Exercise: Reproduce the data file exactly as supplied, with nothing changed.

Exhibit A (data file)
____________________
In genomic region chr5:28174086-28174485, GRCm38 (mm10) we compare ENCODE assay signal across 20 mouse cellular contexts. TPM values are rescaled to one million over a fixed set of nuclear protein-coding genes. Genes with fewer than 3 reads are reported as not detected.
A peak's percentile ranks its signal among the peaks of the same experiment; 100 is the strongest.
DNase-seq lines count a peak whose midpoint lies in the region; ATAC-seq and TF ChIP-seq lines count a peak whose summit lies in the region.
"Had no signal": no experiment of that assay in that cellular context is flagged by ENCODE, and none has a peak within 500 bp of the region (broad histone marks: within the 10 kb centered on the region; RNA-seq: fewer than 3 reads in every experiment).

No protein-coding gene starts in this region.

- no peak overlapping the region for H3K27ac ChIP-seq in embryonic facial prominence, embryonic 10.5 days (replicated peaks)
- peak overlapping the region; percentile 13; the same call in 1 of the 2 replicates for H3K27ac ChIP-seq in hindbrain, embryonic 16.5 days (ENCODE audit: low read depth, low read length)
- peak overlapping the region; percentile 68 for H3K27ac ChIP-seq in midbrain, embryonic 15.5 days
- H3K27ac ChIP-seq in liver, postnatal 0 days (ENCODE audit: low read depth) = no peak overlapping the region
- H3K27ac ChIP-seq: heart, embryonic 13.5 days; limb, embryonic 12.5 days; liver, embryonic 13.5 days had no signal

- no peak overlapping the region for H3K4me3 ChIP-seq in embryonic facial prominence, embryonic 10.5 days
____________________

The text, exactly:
In genomic region chr5:28174086-28174485, GRCm38 (mm10) we compare ENCODE assay signal across 20 mouse cellular contexts. TPM values are rescaled to one million over a fixed set of nuclear protein-coding genes. Genes with fewer than 3 reads are reported as not detected.
A peak's percentile ranks its signal among the peaks of the same experiment; 100 is the strongest.
DNase-seq lines count a peak whose midpoint lies in the region; ATAC-seq and TF ChIP-seq lines count a peak whose summit lies in the region.
"Had no signal": no experiment of that assay in that cellular context is flagged by ENCODE, and none has a peak within 500 bp of the region (broad histone marks: within the 10 kb centered on the region; RNA-seq: fewer than 3 reads in every experiment).

No protein-coding gene starts in this region.

- no peak overlapping the region for H3K27ac ChIP-seq in embryonic facial prominence, embryonic 10.5 days (replicated peaks)
- peak overlapping the region; percentile 13; the same call in 1 of the 2 replicates for H3K27ac ChIP-seq in hindbrain, embryonic 16.5 days (ENCODE audit: low read depth, low read length)
- peak overlapping the region; percentile 68 for H3K27ac ChIP-seq in midbrain, embryonic 15.5 days
- H3K27ac ChIP-seq in liver, postnatal 0 days (ENCODE audit: low read depth) = no peak overlapping the region
- H3K27ac ChIP-seq: heart, embryonic 13.5 days; limb, embryonic 12.5 days; liver, embryonic 13.5 days had no signal

- no peak overlapping the region for H3K4me3 ChIP-seq in embryonic facial prominence, embryonic 10.5 days